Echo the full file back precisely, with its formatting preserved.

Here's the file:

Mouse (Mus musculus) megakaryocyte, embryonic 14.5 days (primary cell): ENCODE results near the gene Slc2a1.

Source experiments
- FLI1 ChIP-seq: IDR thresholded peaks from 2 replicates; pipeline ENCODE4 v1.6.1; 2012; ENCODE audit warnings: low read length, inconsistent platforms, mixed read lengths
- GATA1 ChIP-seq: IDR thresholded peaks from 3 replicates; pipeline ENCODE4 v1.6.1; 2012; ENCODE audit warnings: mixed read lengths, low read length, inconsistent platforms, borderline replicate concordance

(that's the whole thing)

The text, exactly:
Mouse (Mus musculus) megakaryocyte, embryonic 14.5 days (primary cell): ENCODE results near the gene Slc2a1.

Source experiments
- FLI1 ChIP-seq: IDR thresholded peaks from 2 replicates; pipeline ENCODE4 v1.6.1; 2012; ENCODE audit warnings: low read length, inconsistent platforms, mixed read lengths
- GATA1 ChIP-seq: IDR thresholded peaks from 3 replicates; pipeline ENCODE4 v1.6.1; 2012; ENCODE audit warnings: mixed read lengths, low read length, inconsistent platforms, borderline replicate concordance